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Gary Armida's Blog
Despite Statistics, Orioles Go All InPosted on August 21, 2012 at 11:02 AM.
The impact of statistical analysis in Major League Baseball has been tremendous. The strides made by the sabermetric community have opened new doorways to better understanding the game. There is, however, a downside. The negative can be that we can look at statistics and make quick judgements that donít take into account all of the factors.
Baseball is a game of numbers; but, those numbers are compiled by humans. Sometimes, the numbers can lie. Sometimes, the numbers have to be ignored.
The Baltimore Orioles are proving the latter.
As each week passes, it seems the death knell on the Baltimore Orioles is just getting ready to finally ring. Looking at their division, their poor rotation, and the lack of an elite offensive player, it is easy to label them as overachievers. Yet, the Orioles keep hanging around. They are holding on to the second Wild Card position with their 66-55 record. Only seven other teams in all of Baseball have a better winning percentage.
Many, however, will point to the Orioles run differential of minus-43 as an indicator that their season is a mirage or that failure is just around the corner. Run differential is a critical statistic. Bill James devised his pythagorean win-loss record based on run differential. The wider the difference between runs scored and runs allowed, the better the record. The Oriolesí pythagorean win-loss record is 56-65. That, supposedly, means that the Orioles have been quite lucky this season and are living on borrowed time in terms of being a legitimate playoff contender.
Run differential is a tremendous tool. It is a valuable statistic to gage how a team is performing. But, the Orioles seem to be defying the statistic. They seem to be the anomaly in that they are outperforming the numbers. And, in their case, run differential may be a bit misleading.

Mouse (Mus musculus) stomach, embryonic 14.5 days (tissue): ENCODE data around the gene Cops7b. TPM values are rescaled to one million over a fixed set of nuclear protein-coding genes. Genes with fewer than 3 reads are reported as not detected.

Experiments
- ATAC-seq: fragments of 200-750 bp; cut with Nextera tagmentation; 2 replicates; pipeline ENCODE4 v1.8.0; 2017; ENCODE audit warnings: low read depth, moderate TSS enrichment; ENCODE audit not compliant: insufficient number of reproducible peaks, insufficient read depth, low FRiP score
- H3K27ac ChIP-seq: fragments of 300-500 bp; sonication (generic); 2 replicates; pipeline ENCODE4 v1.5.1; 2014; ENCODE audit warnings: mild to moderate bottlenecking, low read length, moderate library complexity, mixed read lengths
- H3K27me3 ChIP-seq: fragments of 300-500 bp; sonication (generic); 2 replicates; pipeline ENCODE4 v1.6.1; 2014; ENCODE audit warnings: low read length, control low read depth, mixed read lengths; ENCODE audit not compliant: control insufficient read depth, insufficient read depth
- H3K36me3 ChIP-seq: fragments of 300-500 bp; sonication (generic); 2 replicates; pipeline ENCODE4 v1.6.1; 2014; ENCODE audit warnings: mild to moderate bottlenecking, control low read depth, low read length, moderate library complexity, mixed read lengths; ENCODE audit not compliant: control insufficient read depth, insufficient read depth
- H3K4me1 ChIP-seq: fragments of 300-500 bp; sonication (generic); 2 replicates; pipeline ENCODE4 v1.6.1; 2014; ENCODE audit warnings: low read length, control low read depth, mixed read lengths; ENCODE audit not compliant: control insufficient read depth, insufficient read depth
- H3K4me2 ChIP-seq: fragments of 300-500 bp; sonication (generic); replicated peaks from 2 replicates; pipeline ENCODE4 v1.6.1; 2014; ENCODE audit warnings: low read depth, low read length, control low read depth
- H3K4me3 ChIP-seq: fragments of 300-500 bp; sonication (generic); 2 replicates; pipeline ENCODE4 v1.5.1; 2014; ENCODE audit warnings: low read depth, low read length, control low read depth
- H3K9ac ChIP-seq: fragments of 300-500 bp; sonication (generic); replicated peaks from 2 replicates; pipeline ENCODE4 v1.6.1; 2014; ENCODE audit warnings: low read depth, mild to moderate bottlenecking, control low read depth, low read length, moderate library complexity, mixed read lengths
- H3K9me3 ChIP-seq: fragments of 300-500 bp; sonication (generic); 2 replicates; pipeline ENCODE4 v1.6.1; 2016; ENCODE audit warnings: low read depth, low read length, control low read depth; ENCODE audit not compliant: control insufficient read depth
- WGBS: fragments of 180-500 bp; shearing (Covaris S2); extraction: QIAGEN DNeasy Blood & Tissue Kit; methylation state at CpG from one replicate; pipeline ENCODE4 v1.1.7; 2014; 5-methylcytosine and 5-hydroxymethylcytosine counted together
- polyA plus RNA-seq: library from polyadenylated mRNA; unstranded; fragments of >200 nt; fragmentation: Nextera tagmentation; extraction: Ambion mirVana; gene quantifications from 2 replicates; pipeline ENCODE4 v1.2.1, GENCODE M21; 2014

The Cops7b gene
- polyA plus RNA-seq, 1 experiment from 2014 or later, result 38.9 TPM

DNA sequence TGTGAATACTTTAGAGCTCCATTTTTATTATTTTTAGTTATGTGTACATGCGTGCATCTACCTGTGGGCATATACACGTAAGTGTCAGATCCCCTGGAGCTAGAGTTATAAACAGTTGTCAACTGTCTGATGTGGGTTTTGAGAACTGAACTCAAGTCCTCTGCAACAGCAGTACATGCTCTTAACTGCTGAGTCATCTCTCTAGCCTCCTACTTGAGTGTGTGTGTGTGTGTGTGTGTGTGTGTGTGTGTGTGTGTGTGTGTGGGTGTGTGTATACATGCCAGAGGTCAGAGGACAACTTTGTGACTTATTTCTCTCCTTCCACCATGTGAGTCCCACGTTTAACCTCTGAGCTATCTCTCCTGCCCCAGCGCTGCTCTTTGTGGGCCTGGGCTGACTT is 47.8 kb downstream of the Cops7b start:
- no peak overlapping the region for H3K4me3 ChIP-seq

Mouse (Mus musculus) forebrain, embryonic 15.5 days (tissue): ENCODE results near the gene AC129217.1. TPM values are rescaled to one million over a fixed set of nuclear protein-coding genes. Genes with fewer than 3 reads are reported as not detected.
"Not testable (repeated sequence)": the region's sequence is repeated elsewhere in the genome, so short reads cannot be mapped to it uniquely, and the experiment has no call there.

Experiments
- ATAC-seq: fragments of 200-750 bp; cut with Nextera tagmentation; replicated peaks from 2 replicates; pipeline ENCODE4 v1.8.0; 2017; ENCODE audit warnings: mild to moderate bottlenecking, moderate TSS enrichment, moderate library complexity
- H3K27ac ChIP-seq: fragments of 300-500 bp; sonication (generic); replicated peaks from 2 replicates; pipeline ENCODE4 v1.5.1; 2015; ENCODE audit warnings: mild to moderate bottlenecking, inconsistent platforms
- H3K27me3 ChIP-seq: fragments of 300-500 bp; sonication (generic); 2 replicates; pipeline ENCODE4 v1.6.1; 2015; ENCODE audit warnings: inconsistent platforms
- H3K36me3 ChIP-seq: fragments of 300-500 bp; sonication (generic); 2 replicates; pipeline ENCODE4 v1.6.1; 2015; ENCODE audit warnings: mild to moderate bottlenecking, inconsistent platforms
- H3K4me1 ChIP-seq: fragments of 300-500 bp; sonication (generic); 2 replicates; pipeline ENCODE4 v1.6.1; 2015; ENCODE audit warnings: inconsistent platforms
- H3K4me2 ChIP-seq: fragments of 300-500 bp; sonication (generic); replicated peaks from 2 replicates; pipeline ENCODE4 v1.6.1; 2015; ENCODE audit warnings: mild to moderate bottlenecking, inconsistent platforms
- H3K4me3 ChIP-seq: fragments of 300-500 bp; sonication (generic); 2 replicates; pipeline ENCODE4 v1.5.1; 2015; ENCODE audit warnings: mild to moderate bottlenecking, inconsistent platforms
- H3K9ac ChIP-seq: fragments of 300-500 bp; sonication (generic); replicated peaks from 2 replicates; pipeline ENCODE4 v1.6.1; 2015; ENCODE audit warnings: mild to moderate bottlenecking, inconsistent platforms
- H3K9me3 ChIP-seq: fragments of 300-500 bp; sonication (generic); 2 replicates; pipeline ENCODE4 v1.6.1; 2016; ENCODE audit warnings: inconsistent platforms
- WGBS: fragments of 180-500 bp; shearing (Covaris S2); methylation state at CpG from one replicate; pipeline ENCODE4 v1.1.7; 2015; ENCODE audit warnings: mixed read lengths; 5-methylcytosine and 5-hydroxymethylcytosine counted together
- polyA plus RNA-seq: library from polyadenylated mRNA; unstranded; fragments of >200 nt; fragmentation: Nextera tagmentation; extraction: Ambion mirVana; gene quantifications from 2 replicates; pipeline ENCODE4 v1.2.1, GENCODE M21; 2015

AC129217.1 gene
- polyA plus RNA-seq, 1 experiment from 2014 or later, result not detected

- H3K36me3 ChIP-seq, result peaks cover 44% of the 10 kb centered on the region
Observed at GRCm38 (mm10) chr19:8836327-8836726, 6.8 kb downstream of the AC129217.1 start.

Since June 27th, the Orioles have a record of 24-23. In those games, there are four terrible losses. On June 27th, the Orioles lost to the Angels 13-1. Only July 16th, they lost 19-7 to Tigers. Nine days later, they lost to the Rays 10-1. The Yankees bludgeoned them 12-3 on August 1st. In just those four games, the Orioles were outscored 42-9. Couple those four games along with the beatings they took on consecutive nights from the Rangers on May 7th and 8th for a combined 27-6, it is easy to see why the Oriolesí run differential can be a bit skewed.
The picture gets a bit foggier as the Orioles are 23-6 in one run games. And, they are 12-2 in extra inning games. That type of success is generally unsustainable, but Orioles have been able to compensate for the blowout loss with their penchant for winning close games. The Orioles arenít an elite team, but they are better than their pythagorean win total comes out to be.
All of that masks the Oriolesí issues. They are just 11th in the American League in runs scored. They rank 12th in on base percentage and 8th in slugging percentage. Their only top-5 offensive ranking is their 149 home runs. Their defense doesnít help them either. They rank last according to both UZR and defensive runs saved. They also lead the league in errors. And, their rotation isnít much better. The starters have allowed 1.34 HR/9, second worst in the American League. In addition to the lack of innings--third least in the league--their 4.67 ERA is just 9th in the league. Among the playoff contenders, they have the worst starter ERA by a good margin as the Angels rank eighth in the league with a 4.29 ERA. The starters canít even blame the defense as their FIP is just 4.57, which indicates that the poor defense hasnít hurt the staff.
So, how is a team with the worst defense in the league, one of the worst rotations in the league, and one of the worst offenses in the league continue to stay in the pennant race?
Some can call it an anomaly; some can call it luck. Whatever it is, the Orioles continue to stay in the pennant race. They seem like a virtual lock for the first winning season since 1997. That cannot be understated enough. Even if the Orioles do not get into the playoffs, they have to win just 15 more games to get to 81 wins. That is step one for any franchise.